The BU Center for the Study of Asia’s Asian Cultural Heritage Forum (ACHF) and the
CAS Archaeology Program are pleased to present a lecture and discussion featuring
Dr. LI Xinwei 李新伟
(Institute of Archaeology, Chinese Academy of Social Sciences, Beijing)
A View of Two Worlds: New Archaeological Discoveries at Copan and a Comparative Perspective on Early States in Mesoamerica and China
Wednesday, Nov. 6, 2019 12:15-1:30pm
in the Gabel Museum, STO253 (Stone Science Building, Rm. 253),
675 Commonwealth Avenue, Boston University
A modest lunch will be served!
The Asian Cultural Heritage Forum is generously supported by the
Boston University Center for the Humanities
About the speaker:
Dr. LI Xinwei is Professor of Archaeology of the Institute of Archaeology, Chinese Academy of Social Sciences in Beijing. He earned his BA degree at Peking University, his MA degree from the Graduate School of the Chinese Academy of Social Sciences, and his Ph.D in Archaeology at the School of Historical and European Studies, La Trobe University, Australia.
His major publications include Development of social complexity in the Liaoxi area, northeast China (Oxford: Archaeopress BAR international series, No. 1821; 2008), The Northwest China Research Mission (中国西北科学考查团专论) (Co-authored; Beijing: Science Press, 2009); and The Xipo Cemetery in Lingbao (灵宝西坡墓地) (Beijing: Wenwu Press, 2010), among many others.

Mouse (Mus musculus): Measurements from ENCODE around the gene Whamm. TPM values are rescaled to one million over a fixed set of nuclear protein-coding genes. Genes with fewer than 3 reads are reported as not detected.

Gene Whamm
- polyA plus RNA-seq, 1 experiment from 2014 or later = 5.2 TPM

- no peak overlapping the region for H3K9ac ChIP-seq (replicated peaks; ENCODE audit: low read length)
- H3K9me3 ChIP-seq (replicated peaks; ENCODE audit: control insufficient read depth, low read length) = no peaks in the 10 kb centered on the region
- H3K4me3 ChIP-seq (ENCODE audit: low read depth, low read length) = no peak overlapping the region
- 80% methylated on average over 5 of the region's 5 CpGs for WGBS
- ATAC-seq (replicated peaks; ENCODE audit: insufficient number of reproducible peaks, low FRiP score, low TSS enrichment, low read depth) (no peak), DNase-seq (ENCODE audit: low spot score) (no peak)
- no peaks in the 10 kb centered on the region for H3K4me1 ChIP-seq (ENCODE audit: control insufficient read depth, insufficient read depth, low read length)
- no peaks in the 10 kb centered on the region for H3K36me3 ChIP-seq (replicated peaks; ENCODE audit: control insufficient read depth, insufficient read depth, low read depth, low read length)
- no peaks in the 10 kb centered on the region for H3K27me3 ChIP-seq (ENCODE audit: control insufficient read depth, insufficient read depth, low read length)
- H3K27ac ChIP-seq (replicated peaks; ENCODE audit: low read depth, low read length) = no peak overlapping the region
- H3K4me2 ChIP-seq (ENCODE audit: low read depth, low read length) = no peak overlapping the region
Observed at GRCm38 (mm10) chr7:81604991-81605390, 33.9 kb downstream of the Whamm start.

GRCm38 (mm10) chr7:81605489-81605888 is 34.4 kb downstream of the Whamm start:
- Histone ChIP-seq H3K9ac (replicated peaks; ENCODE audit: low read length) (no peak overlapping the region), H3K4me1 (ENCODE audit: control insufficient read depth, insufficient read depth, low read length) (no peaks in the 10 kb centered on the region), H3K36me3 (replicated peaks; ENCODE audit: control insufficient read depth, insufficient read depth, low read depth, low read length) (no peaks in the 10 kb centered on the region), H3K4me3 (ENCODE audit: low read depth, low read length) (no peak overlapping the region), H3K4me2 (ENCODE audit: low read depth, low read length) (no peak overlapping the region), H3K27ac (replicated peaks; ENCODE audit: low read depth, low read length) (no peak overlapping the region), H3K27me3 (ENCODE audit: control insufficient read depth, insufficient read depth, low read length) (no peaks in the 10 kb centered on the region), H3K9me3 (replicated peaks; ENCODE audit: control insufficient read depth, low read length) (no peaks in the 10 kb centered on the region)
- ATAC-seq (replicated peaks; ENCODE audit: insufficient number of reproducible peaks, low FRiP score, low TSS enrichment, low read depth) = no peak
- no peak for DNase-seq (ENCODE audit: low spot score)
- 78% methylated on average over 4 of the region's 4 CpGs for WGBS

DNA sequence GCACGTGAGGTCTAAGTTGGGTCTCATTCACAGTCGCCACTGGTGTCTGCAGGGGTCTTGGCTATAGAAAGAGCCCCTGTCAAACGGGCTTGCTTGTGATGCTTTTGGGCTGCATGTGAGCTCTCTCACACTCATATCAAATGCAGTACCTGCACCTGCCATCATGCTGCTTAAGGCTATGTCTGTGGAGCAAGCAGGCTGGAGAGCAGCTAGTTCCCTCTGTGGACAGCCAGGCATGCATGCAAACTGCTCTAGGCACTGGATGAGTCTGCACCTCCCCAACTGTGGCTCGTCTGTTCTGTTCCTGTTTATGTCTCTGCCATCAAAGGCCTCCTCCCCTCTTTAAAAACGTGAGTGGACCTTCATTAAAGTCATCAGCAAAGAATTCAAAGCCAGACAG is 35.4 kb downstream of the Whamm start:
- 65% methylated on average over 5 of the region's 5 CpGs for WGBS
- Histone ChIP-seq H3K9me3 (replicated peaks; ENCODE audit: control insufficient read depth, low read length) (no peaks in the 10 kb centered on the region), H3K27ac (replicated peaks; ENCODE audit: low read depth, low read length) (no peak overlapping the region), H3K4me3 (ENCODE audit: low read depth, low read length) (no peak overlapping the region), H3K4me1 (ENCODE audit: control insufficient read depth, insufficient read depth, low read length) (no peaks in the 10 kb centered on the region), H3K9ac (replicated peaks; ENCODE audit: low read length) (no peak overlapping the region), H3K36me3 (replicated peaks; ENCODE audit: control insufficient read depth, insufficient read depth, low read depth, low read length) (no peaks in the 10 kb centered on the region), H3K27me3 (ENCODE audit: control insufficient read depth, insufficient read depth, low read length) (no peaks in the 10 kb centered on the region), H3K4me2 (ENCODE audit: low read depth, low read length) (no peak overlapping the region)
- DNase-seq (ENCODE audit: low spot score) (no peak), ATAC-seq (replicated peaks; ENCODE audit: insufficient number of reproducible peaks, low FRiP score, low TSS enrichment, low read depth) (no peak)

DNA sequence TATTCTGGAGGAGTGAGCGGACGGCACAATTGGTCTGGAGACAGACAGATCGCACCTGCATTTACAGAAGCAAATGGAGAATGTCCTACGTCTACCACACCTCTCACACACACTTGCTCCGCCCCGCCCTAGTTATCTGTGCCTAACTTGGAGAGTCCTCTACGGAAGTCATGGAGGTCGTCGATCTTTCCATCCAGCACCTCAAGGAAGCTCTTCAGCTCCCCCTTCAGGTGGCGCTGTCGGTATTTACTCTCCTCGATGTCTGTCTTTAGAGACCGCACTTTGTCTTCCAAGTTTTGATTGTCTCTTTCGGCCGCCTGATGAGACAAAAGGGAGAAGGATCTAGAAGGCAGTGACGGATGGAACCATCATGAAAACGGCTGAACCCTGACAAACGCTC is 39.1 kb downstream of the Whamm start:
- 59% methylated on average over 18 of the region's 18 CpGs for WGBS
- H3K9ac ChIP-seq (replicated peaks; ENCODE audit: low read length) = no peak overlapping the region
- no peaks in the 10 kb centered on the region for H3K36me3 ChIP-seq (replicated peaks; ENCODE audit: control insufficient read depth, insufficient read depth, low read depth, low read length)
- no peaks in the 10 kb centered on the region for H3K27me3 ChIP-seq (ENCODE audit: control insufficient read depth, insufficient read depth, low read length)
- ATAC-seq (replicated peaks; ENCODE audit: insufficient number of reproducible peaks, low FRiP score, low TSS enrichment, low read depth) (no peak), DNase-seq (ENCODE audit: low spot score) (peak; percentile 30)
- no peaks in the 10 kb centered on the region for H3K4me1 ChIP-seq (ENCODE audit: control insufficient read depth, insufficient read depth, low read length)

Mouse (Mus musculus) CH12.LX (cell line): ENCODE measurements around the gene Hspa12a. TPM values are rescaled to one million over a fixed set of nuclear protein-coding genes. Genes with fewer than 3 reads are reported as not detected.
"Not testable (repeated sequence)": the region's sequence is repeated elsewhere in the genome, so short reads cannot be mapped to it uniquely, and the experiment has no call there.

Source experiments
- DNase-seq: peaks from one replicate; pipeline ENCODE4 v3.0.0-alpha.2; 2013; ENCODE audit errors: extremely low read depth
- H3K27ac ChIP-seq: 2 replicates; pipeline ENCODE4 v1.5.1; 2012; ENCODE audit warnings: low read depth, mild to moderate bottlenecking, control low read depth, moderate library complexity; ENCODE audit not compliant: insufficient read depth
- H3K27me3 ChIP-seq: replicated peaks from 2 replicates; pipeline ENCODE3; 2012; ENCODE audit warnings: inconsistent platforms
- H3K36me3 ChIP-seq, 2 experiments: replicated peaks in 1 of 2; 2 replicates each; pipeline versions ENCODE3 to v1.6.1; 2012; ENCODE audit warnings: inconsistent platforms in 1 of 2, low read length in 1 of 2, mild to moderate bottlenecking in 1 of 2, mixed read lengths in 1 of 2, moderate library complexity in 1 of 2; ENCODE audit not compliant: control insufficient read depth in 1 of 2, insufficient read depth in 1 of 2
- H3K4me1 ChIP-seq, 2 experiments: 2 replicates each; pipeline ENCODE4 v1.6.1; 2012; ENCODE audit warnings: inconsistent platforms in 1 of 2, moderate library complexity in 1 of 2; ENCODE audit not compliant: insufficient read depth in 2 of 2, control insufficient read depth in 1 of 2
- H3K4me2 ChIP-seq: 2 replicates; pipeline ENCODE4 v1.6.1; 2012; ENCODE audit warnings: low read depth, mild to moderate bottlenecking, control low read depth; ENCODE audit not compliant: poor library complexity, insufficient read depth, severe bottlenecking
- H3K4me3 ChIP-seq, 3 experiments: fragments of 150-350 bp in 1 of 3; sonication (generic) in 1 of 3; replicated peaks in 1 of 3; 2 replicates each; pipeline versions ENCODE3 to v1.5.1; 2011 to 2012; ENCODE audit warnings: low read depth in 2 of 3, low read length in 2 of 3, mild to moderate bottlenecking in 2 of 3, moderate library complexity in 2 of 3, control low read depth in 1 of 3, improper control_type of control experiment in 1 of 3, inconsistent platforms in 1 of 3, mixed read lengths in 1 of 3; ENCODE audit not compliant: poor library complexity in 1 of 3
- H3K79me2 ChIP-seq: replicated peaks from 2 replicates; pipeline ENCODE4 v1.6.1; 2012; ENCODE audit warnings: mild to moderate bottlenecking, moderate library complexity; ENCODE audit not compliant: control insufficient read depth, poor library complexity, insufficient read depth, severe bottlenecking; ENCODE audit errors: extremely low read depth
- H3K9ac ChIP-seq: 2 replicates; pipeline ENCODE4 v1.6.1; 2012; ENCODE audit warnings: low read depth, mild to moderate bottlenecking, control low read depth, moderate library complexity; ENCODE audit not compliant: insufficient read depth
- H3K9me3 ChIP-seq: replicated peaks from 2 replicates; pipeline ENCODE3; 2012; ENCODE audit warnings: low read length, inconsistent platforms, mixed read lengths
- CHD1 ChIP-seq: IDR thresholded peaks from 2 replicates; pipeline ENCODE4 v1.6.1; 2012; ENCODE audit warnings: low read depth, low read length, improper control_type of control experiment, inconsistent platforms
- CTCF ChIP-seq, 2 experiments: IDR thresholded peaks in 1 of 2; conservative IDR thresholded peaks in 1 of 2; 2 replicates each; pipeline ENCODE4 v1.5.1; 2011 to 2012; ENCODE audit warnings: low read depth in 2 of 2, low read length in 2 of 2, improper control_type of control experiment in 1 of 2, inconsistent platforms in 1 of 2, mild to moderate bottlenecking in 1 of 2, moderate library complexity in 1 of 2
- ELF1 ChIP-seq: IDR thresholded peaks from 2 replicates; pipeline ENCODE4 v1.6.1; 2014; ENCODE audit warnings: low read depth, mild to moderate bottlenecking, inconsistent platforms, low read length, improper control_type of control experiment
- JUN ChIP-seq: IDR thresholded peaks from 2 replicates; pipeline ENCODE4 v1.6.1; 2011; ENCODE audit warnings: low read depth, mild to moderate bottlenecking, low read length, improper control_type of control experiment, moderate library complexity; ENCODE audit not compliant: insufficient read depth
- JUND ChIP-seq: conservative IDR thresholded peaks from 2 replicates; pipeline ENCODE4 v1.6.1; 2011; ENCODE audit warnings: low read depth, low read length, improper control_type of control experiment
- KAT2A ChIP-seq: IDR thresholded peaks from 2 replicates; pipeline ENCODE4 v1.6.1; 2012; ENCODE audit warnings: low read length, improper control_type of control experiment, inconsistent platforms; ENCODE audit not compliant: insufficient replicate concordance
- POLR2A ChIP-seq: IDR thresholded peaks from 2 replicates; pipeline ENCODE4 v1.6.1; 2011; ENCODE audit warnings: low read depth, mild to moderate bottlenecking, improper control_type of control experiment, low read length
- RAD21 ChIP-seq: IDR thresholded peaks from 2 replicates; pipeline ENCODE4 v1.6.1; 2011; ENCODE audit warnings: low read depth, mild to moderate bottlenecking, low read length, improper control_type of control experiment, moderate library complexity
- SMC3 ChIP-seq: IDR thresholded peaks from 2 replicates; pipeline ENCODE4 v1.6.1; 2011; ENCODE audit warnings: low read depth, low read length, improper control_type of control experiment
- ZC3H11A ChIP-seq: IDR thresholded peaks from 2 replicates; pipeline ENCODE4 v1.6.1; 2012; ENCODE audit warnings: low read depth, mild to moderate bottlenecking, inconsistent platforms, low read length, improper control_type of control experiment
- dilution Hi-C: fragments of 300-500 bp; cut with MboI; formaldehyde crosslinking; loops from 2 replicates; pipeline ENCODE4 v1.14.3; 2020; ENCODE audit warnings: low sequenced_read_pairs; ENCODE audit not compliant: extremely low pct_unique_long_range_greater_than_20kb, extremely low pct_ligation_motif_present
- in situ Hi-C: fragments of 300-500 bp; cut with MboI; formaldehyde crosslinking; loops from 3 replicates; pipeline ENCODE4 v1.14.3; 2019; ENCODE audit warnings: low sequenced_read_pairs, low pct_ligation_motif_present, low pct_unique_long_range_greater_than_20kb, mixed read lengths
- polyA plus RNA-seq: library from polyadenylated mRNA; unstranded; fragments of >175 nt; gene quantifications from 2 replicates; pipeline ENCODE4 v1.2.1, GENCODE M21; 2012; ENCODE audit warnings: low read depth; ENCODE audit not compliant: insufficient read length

His research focuses on the development of social complexity and early state formation in prehistoric China. He has directed a number of the most important field projects in China, including the excavations at the Neolithic Yangshao culture site of Xipo 西坡 in Lingbao County in western Henan Province, in the North China Plain. He is currently the co-director, with Honduran archaeologist Jorge Ramos, of a field project at the Maya site of Copan in Honduras, which is the first Chinese archaeological project in Mesoamerica. As he will demonstrate in this talk, he is particularly interested in comparing the emergence of complex civilization among the Maya with similar developments in various regions of China.